# A little fixed point math for embedded audio

Recently, I wanted to generate some sounds for MnemOS, and I wanted it to go fast.

This is a little mini-blog post describing how I did that using fixed point math, and reduced the total CPU usage to about 20% of the original amount.

I wanted to generate a sine wave to play out of a speaker on my small embedded device. My end goal was to generate 44.1kHz PCM samples, which meant I needed to generate 44100 `i16`s per second.

I also needed to generate stereo audio, but for now, I just play the same sine wave on both channels.

In embedded Rust, the core library doesn't actually link in routines for things like `sin` operations.

This means that typically you have two choices to "provide" these operations:

1. The `libm` crate, which provides very accurate implementations of math operations like `sin`, but is often (relatively) slow, and the code size is (relatively) large, as these are fit for very low error rate calculations.
2. The `micromath` crate, which provides reasonable approximations of many operations like `sin`, to some respectable precision (but less precise than `libm`).

Since I knew I didn't need crazy accurate data, I didn't even try libm for this. My initial code using `micromath` looked like this, for generating my sine wave data:

``````// Generate N samples, interleaving left and right i16 PCM samples
for (i, dat) in idata.chunks_exact_mut(2).enumerate() {
use micromath::F32Ext;
let mut value = (i as f32);
value *= (2.0 * core::f32::consts::PI * 441.0);
value /= 44100.0;
let ival = (value.sin() * (i16::MAX as f32)) as i16;
dat.iter_mut().for_each(|i| *i = ival);
}
``````

I profiled this on my 64MHz Cortex-M4F CPU, and found it took an acceptable, but not impressive, average of 114 CPU cycles per loop iteration.

This meant that to generate 44100 samples per second, I would spend a total of 5.02M cycles/second generating the audio, out of a total of 64M cycles I had total, which was 7.9% of my entire CPU time.

So instead, I decided to use a slightly different approach, using a phase accumulator, and fixed point math, and a pre-calculated 256-entry look up table.

Generating the sine table was pretty straightforward, I ran this on my desktop, and copy and pasted the output into an array:

``````// Generate a 256 point sine look up table
for i in 0..256 {
let val = 2.0 * core::f32::consts::PI * ((i as f32) / 256.0);
let val = (i16::MAX as f32) * val.sin();
print!("{}, ", val.round() as i16);
}
println!();
``````

That code looked like this:

``````// A pre-calculated Sine Look Up Table, or LUT.
use crate::SINE_TABLE; // : [i16; 256];

// We have a sample rate at 44.1kHz. Figure out how many samples it
// will take to play a single loop of our sine wave. For example,
// at 441hz, it will take 100 samples to "traverse" one
// whole sine wave.
let samp_per_cyc: f32 = 44100.0 / 441.0;

// The increment is (how many items are in our look up table)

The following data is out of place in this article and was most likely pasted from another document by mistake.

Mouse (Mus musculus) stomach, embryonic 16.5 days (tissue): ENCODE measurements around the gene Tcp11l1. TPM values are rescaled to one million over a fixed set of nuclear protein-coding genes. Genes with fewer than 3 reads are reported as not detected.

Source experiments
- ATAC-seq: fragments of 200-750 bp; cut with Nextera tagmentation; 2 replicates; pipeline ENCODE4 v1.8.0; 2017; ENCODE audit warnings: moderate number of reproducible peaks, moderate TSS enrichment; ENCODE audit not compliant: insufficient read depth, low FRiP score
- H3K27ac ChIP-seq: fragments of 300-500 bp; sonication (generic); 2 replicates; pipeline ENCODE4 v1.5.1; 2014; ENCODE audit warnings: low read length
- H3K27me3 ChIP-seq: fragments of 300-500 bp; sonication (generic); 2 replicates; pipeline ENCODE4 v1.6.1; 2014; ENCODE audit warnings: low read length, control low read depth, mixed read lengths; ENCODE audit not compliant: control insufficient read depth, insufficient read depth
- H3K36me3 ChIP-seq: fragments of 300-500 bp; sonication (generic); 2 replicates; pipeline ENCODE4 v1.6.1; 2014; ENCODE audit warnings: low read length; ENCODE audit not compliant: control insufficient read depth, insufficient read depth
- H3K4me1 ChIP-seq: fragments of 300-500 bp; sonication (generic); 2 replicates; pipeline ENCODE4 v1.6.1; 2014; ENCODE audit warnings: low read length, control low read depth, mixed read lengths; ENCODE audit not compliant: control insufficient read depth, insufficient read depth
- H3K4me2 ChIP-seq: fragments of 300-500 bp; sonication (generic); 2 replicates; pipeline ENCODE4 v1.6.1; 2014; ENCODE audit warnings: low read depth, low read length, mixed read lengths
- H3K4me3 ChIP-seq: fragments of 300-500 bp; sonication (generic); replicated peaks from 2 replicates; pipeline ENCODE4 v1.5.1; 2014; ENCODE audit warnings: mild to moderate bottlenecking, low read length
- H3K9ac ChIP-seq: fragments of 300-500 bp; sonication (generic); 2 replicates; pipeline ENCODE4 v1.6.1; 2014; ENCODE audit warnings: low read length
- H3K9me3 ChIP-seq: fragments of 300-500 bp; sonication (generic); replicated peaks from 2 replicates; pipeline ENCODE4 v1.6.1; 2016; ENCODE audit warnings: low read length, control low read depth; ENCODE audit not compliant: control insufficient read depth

// divided by (how long it takes to go through one look up table)
let fincr = 256.0 / samp_per_cyc;

// Convert this number to an i32, which we use as a fixed point
// decimal, basically 8bits.24bits, where the 8 bits are which LUT
// position we are currently in, and the 24 bits are like a "decimal"
// describing where we are between the LUT positions
let incr: i32 = (((1 << 24) as f32) * fincr) as i32;

// This calculation is based on the current "phase angle" of the sine
// table. This works because we increment our progress through the
// 256 value in our 8.24 fixed point number, and it will wrap around
// correctly whenever we "overflow" (this is a good thing! our sine
// table is the same loop over and over and over and...)
let mut cur_offset = 0i32;

// generate the next N samples...
idata.chunks_exact_mut(2).for_each(|i| {
let val = cur_offset as u32;

// Mask off the top 8 bits. This tells us which LUT position
// we are in
let idx_now = ((val >> 24) & 0xFF) as u8;
// Add one (wrapping), to tell us what the NEXT LUT position is.
let idx_nxt = idx_now.wrapping_add(1);

// Get the i16 value of the two LUT data points
let base_val = SINE_TABLE[idx_now as usize] as i32;
let next_val = SINE_TABLE[idx_nxt as usize] as i32;

// Distance to next value - perform 256 slot linear interpolation

// Here, I take the top 8 bits of the 24 bit "decimal" part of
// the number. This will be used to interpolate one of
// 256 positions between the two LUT positions.
//
// This is to reduce error between the "steps" of each LUT
// value in our table
let off = ((val >> 16) & 0xFF) as i32; // 0..=255

// Here, we "weight" each sample based on how close we are at. We
// multiply this to a total of 256x larger than our original
// sample, split between how close we are between the two samples.
// We multiply each, then add them back together
let cur_weight = base_val.wrapping_mul(256i32.wrapping_sub(off));
let nxt_weight = next_val.wrapping_mul(off);
let ttl_weight = cur_weight.wrapping_add(nxt_weight);

// Our number is now the weighted average of the two LUT samples,
// but 256x too big. Reduce it down with a right shift operation.
let ttl_val = ttl_weight >> 8; // div 256

// Un-sign-extend this back to an i16, to use as a sample
let ttl_val = ttl_val as i16;

// Set the linearly interpolated value to the left and
// right channel
i.iter_mut().for_each(|i| *i = ttl_val);

// Adjust our phase angle by the "increment" we calculated earlier
I also checked my approximation against the "real" floating point sine operation, and found a maximum error of 0.012% for any `i16` value, which is more than close enough for my ears!